In partnership with the Maine Memory Network Maine Memory Network

Lincoln, Maine

A Town of Hearty, Resilient Souls

Catholic Church

Responses from four students in Mr. Koscuiszka's class can be viewed below:

St. Mary's Catholic Church, Lincoln, ca. 1920
St. Mary's Catholic Church, Lincoln, ca. 1920

Item Contributed by
Lincoln Historical Society

Justin Chan
"Research your topic and summarize the ‘who, what, when, and where’ in the form of a few paragraphs"

The 1880s were some of the earliest, and the first recorded dates of Catholicism in Lincoln. The Native Americans were the first recorded people to have the religious faith of Catholicism in this area. The Indians were visited by Reverend John Bapst, S.J. and Reverend Eugene Vetromile from 1884 to 1885. They attended and visited the Indians to see how they were doing from time to time about their religion. They came by horse and returned by canoe. Soon, people from Benedicta started coming to worship the Catholic religion in Lincoln. Different reverends started visiting Lincoln to offer the Word and hold religious ceremonies from time to time.

Over the years, different reverends attended Lincoln, and services changed places from certain houses to different buildings. The different reverends attended up to four times a year over the 1880s. Winn was held as a center of Catholicism, and reverends attended different towns, Enfield and Lincoln, and held services at homes. Houses varied, depending on who wanted the services held at their house. Such houses were Joseph Corro's and Joseph Michaud’s houses. Monthly services were established at homes and reverends traveled far distances, even all the way to Vanceboro, although the enthusiastic spark of these reverends was too much to douse by distance and obstacles. The Winn and Lincoln parish was taken over in October 1898 by Reverend Matthew Reilly; by this time there was up to 24 families of the Catholic religion in Lincoln. Services were held at school houses, but soon moved to Pinkham’s Hall as a more worthy place to hold them.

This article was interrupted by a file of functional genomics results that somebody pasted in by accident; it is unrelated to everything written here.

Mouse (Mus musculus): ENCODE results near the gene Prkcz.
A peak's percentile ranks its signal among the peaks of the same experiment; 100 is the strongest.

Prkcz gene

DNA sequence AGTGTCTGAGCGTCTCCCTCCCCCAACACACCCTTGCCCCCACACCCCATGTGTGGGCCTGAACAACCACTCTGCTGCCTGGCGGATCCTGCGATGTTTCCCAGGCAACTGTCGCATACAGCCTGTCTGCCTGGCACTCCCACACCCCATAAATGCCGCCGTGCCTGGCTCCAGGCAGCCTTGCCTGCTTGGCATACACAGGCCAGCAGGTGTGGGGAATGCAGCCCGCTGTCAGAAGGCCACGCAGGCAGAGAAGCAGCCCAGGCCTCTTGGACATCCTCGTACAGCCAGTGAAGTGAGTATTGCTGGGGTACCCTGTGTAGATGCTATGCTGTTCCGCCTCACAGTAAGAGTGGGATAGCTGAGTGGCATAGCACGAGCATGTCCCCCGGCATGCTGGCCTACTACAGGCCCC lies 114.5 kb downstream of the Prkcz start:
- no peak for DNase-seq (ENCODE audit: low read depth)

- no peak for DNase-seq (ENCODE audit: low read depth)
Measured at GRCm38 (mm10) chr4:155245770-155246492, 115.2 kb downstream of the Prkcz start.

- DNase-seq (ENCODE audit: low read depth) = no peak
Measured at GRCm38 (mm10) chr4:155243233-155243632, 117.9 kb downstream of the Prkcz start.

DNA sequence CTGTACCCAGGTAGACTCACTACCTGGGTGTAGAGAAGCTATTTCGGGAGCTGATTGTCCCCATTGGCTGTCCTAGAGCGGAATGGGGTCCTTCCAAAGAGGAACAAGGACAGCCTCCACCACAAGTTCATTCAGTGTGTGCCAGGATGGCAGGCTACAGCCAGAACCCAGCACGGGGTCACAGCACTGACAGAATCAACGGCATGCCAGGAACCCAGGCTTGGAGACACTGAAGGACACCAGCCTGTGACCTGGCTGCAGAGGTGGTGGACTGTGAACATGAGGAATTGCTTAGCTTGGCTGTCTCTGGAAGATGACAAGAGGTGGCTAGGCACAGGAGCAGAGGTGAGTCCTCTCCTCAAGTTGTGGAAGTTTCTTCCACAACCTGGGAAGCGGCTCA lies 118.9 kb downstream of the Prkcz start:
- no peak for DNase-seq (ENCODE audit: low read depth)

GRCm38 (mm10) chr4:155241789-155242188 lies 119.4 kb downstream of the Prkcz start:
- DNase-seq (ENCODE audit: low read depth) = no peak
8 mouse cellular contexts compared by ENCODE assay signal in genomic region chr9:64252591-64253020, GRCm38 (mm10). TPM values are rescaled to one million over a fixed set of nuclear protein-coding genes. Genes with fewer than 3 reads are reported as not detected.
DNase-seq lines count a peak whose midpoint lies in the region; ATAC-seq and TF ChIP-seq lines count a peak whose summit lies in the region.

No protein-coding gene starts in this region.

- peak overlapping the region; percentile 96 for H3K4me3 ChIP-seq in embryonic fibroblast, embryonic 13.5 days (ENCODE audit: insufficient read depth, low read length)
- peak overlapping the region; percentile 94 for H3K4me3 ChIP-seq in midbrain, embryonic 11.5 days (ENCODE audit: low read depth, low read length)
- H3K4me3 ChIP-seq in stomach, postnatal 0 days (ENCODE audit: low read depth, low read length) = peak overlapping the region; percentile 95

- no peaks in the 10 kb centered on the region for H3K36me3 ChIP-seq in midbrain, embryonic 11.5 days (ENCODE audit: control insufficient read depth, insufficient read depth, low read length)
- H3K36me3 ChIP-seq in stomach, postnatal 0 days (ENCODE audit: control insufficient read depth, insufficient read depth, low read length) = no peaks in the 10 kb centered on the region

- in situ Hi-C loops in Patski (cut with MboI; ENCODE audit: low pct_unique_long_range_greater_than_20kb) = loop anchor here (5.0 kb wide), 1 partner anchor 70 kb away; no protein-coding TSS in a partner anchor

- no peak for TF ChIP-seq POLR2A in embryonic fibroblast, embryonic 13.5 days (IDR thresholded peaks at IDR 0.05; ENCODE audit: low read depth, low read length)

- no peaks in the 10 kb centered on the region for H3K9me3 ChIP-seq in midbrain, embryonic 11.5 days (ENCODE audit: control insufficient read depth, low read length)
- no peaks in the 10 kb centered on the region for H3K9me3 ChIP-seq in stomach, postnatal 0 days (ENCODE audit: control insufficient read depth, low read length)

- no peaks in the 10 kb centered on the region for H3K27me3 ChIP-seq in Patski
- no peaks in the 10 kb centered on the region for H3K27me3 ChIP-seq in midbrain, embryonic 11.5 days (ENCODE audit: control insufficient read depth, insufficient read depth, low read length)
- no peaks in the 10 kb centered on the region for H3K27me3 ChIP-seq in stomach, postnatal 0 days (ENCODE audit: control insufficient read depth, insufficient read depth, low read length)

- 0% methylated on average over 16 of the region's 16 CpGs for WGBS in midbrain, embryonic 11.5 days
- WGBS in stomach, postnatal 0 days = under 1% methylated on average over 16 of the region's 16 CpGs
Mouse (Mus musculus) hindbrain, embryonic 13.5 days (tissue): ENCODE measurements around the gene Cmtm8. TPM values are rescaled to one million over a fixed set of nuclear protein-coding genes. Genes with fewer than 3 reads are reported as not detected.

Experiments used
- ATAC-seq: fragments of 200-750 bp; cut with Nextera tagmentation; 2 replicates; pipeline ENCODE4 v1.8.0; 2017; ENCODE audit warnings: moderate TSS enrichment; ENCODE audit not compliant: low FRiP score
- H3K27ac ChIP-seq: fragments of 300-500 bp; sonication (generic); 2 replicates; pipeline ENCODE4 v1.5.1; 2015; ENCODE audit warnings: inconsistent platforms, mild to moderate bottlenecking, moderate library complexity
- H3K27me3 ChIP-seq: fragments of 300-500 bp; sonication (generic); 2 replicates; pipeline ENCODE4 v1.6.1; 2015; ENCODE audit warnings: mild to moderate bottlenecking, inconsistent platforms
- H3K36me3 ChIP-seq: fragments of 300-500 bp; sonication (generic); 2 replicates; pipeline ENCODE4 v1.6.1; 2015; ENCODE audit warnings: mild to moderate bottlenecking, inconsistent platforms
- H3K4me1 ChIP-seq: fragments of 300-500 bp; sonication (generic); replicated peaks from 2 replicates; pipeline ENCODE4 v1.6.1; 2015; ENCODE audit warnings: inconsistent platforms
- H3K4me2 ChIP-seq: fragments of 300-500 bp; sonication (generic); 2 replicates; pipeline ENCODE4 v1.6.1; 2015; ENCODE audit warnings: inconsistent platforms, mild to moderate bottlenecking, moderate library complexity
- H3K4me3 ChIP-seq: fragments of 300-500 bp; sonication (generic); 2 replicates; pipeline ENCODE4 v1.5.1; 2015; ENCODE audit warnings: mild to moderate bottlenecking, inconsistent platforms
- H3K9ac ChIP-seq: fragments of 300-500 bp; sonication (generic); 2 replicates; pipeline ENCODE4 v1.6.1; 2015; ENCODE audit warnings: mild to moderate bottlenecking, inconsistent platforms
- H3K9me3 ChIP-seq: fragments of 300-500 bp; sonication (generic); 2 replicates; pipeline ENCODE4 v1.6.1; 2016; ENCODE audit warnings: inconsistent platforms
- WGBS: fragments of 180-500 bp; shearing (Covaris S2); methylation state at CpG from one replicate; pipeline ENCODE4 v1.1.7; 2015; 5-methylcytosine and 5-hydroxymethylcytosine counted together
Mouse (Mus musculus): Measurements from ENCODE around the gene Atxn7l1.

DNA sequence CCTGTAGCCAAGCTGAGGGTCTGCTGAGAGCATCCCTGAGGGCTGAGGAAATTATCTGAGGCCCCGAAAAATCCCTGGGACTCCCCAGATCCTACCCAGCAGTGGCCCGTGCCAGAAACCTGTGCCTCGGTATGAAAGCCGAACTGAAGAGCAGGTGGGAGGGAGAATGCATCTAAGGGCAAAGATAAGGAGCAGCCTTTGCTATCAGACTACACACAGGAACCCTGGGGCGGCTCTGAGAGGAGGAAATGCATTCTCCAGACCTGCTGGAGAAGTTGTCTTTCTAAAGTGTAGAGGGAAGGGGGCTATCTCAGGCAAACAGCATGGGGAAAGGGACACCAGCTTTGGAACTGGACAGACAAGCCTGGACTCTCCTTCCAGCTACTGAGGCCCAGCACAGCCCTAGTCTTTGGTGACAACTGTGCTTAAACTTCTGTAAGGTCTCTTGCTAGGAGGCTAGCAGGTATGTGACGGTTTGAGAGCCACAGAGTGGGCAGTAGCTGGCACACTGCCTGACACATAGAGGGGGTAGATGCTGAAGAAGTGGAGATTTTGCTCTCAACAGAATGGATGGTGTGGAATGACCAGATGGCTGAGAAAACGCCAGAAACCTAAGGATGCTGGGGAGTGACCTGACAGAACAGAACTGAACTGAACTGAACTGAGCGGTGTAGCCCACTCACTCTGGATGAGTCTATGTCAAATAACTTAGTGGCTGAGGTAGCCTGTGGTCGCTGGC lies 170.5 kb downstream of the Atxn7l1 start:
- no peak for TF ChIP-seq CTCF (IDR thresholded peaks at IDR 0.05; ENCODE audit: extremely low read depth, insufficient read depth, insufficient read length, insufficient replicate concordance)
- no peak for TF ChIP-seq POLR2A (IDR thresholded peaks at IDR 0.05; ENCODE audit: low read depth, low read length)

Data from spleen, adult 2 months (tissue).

Finally in September 1902, the work of a church building began on Ballard Hill, and on Sunday of November 30th, Reverend Matthew W. Reilly celebrated the first mass.
After 50 years of constant moving services in different homes, a church was established for people of the community to hold spiritual services of their faith. The church was named St. Mary of Lourdes. A Sacrament of Confirmation was held to a class of 30 school children at the same time. The huge population of Catholics, due to Father Reilly, was proof that perhaps he needed or was deserving of an assistant priest to be of help in his large mission. Reverend Joseph Quinn helped in 1904, and he was replaced by Reverend T.C. Maney in 1905, who helped Father Reilly until the end of his term. Two years later, Father Reilly was transferred to St. Martin’s Parish in Millinocket. Many different pastors and reverends took over as the resident pastor for the next 20 years, but finally Lincoln secured a resident pastor in 1920. That reverend purchased the Goodwin residence on Ballard Hill and moved into it, the building serving as the church rectory.